The Impatient Gardener: July 2016

15 July 2016


I've extolled the virtues of garden tours many times here. I believe there is nothing more inspiring than experiencing a garden other than your own. It's hard for me to think of a time I've toured a garden and not left with a design idea I would like to incorporate into my garden or a plant I absolutely had to have.

Something that's right in my garden right now: The first 'Cafe au Lait' dahlia bloom.

And yet, I rarely invite people into my garden any way other than through this blog (which is much different from really seeing a garden). My mom comes to see my garden from time to time and the occasional neighbor, but that's about it. In fact I actively avoid having people in my garden and have turned down tour requests on a handful of occasion because I know there are parts of my garden that are far from perfect. And when I look at my garden through someone else's eyes, all I see are bare spots where plants have failed, weeds plotting a full-on garden coup and design mistakes that you'd think I would have stopped making by now.

So it was with some trepidation that I gave my blogger friend Linda from Each Little World and her husband Mark a tour of the garden last week. I visited their amazing garden last year and I was happy, although nervous, to swap roles.

But the pressure is (mostly) off when you have dedicated gardeners visiting in a casual situation. They understand that weeds happen and plants get moved and bare spots develop. They also understand that sometimes things just get a bit overgrown. So really, I couldn't have asked for a more understanding audience and I thoroughly enjoyed our visit (while alternately cringing at weeds I missed).

The best looking spot in the garden right now is the annual border along the house. Everything in this border other than the  'Bergaarten' sage and the begonias was grown from seed (or tubers, in the case of the dahlias) by me this winter/spring.

The window box is finally starting to fill in and show signs of "spilling."
What I didn't expect to come from the visit, was for me to get something out of it beyond a chance to catch up with friends and talk plants. And yet, I saw my own garden through another person's eyes. It's interesting to watch other people in your garden. To see what they are drawn to first, what makes them pause, and what they ask about. It's the best way to gauge the flow of a space that I can imagine. Just watch people experience your garden.

Linda, Mark and I also had a chat about what I call the Circle Garden (it's an oval, but that has no ring to it). It was the first garden I really started from scratch on a year or two after we bought our house and I put a ton of work into the bones of it. I still like it and think it has the potential to be a real star in the garden, but what's there now is not working. I told Linda and Mark that it started as a vegetable garden with some ornamentals but then I realized there wasn't enough sun for tomatoes and I built a dedicated vegetable garden. And then Mark pointed out that since much of the rest of the garden in that area is shades of green, perhaps something wildly colorful might work. And from there the three of us tossed around ideas.

I pointed out this Aralia 'Silver Umbrella' to Linda when she visited. It was new last year, but I love how it is growing so far.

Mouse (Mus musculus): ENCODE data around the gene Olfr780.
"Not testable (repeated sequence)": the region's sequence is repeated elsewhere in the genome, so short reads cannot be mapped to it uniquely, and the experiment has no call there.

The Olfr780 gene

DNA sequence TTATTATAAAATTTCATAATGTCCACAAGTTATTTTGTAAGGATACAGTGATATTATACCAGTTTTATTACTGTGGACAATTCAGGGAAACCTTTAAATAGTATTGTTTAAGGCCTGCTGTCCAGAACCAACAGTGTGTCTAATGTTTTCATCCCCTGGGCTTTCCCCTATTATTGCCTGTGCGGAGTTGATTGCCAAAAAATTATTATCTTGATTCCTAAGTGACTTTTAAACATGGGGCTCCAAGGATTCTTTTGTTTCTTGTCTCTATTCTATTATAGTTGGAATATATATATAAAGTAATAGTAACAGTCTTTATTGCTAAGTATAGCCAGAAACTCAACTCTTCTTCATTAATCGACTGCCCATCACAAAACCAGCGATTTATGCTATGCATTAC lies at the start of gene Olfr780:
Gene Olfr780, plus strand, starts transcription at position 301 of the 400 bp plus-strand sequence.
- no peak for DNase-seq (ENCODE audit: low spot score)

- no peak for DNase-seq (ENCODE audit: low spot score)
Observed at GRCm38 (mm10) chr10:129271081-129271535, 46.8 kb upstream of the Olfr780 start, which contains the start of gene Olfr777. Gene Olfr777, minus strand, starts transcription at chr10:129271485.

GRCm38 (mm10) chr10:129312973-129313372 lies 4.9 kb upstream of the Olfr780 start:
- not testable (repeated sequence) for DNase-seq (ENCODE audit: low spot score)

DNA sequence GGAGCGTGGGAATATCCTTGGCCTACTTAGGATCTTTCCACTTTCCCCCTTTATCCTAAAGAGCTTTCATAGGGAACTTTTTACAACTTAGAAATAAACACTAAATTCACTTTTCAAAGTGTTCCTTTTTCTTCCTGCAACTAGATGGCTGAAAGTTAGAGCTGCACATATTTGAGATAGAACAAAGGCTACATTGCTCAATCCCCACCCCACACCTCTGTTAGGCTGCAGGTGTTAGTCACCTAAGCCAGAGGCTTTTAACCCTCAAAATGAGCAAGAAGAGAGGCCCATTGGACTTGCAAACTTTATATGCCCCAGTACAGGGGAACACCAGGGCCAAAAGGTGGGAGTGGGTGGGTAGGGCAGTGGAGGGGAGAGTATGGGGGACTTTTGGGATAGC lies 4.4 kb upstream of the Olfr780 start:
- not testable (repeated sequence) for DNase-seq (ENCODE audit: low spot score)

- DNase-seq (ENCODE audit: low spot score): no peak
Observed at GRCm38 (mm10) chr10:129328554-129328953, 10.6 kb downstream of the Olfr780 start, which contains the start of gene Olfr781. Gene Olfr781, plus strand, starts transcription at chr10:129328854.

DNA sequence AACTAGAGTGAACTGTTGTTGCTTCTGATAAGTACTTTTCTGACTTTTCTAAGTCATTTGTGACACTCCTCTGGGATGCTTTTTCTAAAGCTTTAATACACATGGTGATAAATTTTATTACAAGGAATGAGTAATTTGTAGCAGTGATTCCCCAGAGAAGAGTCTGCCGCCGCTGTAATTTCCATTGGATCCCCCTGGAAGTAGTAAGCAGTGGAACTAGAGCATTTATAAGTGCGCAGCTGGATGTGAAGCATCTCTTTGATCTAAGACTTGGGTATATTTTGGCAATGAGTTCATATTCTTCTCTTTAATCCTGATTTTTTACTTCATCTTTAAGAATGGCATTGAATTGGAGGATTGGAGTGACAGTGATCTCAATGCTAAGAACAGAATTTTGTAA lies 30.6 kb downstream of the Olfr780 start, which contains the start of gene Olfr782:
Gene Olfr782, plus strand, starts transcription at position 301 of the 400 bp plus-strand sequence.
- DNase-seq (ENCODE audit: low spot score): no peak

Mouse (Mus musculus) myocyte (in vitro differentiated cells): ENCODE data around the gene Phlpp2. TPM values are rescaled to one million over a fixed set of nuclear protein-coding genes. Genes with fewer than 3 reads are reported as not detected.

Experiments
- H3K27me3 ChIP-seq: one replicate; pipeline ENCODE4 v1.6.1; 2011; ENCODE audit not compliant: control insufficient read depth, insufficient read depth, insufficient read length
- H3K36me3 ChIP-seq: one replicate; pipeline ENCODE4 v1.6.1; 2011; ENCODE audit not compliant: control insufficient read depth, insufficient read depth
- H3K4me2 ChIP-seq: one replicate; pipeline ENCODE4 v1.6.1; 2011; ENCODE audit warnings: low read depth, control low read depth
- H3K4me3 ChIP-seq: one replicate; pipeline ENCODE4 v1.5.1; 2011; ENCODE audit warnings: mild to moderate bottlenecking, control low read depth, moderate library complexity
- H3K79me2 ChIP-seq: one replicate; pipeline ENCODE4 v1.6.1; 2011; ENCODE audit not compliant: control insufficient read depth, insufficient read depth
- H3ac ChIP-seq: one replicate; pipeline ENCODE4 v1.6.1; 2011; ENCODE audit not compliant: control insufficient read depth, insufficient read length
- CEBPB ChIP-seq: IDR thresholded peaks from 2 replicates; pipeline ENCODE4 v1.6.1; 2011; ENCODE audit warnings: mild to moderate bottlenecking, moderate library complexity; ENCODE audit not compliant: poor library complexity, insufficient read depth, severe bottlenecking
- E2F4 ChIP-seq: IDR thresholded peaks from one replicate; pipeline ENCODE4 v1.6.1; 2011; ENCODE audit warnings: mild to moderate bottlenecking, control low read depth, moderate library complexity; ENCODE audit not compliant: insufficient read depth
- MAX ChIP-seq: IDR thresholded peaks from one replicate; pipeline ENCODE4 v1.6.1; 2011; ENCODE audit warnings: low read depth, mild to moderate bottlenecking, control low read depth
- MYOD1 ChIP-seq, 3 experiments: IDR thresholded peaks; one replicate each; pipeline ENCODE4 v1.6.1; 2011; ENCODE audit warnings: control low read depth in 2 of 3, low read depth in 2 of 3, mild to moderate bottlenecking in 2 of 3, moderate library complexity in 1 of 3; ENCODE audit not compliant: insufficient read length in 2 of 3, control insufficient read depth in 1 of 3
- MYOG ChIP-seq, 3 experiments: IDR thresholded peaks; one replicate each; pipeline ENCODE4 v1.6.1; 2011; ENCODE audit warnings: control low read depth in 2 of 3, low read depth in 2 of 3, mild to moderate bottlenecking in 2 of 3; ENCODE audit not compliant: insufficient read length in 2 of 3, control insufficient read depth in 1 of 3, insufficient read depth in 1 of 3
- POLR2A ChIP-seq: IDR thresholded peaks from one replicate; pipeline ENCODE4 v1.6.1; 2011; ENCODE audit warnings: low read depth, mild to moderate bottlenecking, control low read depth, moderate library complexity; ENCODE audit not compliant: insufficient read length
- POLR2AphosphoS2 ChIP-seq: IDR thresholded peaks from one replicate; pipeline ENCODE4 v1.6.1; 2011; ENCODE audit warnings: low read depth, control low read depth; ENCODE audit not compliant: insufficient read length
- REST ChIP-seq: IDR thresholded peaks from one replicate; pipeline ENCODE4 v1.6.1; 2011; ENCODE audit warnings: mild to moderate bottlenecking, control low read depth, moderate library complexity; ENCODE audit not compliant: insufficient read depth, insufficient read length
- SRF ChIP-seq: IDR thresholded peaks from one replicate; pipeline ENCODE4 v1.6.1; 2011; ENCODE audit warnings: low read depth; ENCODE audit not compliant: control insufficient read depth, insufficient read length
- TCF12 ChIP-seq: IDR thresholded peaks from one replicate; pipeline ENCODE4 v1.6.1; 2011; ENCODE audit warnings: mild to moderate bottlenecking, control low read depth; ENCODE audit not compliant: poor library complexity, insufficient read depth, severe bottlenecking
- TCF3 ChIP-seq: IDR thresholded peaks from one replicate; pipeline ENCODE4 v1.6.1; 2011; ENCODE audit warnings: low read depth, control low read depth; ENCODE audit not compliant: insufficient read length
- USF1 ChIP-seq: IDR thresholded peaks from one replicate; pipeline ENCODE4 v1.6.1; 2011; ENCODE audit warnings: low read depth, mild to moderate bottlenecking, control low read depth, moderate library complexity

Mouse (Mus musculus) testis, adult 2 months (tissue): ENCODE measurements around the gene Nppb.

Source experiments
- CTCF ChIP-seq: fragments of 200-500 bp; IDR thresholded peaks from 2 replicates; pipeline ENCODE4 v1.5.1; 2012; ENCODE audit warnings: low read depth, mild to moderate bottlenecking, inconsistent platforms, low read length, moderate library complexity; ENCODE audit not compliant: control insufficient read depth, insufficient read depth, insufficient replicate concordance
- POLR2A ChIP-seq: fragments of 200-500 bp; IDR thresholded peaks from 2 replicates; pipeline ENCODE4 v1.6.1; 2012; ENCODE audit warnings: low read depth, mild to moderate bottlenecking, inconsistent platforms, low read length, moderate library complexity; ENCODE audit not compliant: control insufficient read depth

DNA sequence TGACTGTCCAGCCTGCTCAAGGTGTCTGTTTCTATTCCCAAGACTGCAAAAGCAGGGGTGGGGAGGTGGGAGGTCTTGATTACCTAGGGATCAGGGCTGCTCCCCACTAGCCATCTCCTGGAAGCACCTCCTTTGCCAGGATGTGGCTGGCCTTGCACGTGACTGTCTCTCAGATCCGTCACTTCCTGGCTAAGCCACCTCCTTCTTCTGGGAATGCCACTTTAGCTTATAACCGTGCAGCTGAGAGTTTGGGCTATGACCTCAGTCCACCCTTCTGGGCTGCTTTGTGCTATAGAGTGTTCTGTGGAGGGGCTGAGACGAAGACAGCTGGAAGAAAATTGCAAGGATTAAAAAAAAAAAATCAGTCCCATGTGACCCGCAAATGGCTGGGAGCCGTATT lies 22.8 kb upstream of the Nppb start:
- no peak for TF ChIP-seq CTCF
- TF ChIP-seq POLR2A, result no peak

The result of that visit is that I realize that the Circle Garden has been bugging me for a long time but I've been ignoring it, and for the first time in years, I'm excited about the possibility of starting completely from scratch there.

Last year I planted this 'Sapphire Indigo' clematis and this year it is growing beautifully. It may be my new favorite. 
It's the kind of inspiration I usually get when I visit a garden. Little did I know it would work the other way too.

So I'm amending my drumbeat encouraging people to visit other gardens to add that it's equally important to invite people into yours, warts, weed and all.


13 July 2016


One of my favorite movies is "Fargo." The relevance of this will soon become clear.

I am alternately fascinated by and intimidated by large machinery. I go into using it afraid that I'm either going to break it or myself, but as soon as I start using it, I'm hooked.

And that's about how it went with the Troy-Bilt CS4235 Chipper Shredder. This thing is a beast. Frankly, in my opinion, if you're going to get something like a chipper shredder, I think a beast is the way to go. You want it to do what you need it to do without ever needing to force it. And that means a big machine.

So how big are we talking? Well, in order to see into the brush hopper, I have to stand on my tiptoes. Granted, I'm 5'2" on a good posture day. The branch chute is adjustable, so you can angle it in several different positions. And it's heavy, too. Fortunately, it has large, very sturdy wheels that make it easy to move. When I gave it its first real test, I wheeled it all the way down the driveway and across the grass over to the compost bin with no trouble.

Yep, the first time I tried out this chipper shredder, I was all alone, which is sort of a big deal for me as I usually require several walkthroughs with a piece of equipment before I'm comfortable with it. I read the manual and was happy to see that the starting procedure is repeated on a sticker on the front of the chipper shredder as well as a quick reminder.

Don't mess around with safety with a machine like this. Safety glasses and hearing protection is required. A handy quick-start sticker walks you through the steps of starting and operating the chipper shredder.

Although I'll be the first to admit that I am sometimes lax with safety equipment, this is no machine to play around with. This is where the "Fargo" thing comes in. Anyone who has seen the movie will recall that one character meets his fate at the hand of a wood chipper, head first. And I'll be honest, I could not get that image out of my head when I first approached this chipper shredder. Fortunately this chipper shredder isn't THAT big and there are a lot of safety functions built in. Still, ear and eye protection is required when using this, so much so that it comes with safety glasses.